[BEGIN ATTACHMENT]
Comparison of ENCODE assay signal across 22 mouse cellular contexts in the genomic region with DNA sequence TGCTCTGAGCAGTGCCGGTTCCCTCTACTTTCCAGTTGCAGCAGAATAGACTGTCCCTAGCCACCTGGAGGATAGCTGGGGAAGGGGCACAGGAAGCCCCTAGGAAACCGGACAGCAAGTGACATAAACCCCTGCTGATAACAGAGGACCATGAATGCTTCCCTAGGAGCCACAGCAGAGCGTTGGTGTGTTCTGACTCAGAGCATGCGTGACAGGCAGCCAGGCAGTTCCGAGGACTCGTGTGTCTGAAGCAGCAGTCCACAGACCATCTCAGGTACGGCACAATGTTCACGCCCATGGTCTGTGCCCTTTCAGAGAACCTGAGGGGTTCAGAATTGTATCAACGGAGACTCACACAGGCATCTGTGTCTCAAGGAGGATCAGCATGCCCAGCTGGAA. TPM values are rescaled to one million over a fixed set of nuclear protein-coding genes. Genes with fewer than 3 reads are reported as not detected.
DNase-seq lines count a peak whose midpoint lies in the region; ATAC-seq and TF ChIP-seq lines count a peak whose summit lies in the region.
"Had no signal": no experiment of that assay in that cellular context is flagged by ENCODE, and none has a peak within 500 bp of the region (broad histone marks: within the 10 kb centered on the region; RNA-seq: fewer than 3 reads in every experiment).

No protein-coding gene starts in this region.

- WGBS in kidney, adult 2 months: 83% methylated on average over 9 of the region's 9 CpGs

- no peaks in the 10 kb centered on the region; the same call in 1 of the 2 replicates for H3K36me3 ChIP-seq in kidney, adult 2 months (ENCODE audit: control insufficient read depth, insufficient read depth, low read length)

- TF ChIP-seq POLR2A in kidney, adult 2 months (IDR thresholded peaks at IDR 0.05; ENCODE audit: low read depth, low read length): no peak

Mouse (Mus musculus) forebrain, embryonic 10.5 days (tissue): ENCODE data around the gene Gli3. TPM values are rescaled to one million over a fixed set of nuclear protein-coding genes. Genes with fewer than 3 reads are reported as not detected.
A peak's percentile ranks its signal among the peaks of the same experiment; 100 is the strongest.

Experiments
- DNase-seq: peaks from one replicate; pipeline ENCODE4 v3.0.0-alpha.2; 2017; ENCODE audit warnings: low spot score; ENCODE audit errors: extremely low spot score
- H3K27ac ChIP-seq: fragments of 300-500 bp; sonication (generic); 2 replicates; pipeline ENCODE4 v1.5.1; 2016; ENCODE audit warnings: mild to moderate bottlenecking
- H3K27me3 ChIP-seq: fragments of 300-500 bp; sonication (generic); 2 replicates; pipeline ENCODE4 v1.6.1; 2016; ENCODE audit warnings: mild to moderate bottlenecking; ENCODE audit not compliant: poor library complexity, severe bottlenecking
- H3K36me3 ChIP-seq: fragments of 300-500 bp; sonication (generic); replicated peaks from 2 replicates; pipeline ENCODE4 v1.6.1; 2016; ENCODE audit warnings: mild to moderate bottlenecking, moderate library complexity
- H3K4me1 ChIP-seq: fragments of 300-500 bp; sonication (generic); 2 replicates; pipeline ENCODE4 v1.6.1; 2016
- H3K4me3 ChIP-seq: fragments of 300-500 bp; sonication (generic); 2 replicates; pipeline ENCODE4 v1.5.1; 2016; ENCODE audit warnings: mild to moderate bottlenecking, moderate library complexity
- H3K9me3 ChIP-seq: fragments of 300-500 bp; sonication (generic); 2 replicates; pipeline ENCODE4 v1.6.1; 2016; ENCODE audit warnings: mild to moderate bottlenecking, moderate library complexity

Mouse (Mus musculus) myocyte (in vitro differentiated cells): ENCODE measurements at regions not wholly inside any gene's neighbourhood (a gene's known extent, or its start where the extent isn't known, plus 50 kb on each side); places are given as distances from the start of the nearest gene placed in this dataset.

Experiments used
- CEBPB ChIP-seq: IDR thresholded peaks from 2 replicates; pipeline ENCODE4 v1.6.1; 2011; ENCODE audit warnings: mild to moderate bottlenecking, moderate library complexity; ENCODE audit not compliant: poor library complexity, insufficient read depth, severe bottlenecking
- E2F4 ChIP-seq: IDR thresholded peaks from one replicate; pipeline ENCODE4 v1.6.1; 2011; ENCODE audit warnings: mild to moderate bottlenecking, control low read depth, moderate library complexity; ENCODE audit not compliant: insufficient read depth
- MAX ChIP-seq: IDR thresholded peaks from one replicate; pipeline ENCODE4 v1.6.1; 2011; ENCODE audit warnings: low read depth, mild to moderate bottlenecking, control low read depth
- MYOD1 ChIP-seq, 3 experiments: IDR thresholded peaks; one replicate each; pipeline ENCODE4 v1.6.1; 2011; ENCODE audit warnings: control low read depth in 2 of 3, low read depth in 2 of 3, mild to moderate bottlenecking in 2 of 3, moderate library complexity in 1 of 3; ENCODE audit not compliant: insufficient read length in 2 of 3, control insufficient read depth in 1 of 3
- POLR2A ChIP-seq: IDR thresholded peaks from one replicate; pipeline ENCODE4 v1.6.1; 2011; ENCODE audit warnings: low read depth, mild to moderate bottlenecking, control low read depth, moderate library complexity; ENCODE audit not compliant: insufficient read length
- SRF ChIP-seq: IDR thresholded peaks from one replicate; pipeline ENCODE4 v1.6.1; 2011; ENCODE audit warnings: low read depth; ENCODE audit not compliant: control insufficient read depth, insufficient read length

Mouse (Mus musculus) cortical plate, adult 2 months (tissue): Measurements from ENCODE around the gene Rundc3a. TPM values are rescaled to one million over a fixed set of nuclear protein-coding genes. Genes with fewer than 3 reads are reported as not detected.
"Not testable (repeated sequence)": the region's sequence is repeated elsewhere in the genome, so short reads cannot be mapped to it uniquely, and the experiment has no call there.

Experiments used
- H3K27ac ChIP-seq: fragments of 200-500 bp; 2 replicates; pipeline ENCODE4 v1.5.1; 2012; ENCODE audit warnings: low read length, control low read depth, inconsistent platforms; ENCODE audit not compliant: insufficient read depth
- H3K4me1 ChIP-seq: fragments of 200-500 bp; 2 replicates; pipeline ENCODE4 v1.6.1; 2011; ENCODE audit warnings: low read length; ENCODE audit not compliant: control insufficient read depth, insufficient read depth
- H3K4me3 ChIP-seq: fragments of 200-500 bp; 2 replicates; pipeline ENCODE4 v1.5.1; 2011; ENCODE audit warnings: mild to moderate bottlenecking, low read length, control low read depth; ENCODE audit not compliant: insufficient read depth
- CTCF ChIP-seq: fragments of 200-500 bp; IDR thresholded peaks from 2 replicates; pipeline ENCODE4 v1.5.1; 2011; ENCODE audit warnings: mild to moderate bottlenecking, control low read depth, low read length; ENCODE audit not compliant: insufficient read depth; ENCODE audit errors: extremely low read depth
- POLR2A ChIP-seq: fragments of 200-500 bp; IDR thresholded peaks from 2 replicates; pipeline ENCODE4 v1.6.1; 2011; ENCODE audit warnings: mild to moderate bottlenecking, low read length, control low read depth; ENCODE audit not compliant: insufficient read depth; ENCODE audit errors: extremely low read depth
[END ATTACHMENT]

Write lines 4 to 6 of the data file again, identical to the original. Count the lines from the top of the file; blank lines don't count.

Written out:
No protein-coding gene starts in this region.

- WGBS in kidney, adult 2 months: 83% methylated on average over 9 of the region's 9 CpGs

- no peaks in the 10 kb centered on the region; the same call in 1 of the 2 replicates for H3K36me3 ChIP-seq in kidney, adult 2 months (ENCODE audit: control insufficient read depth, insufficient read depth, low read length)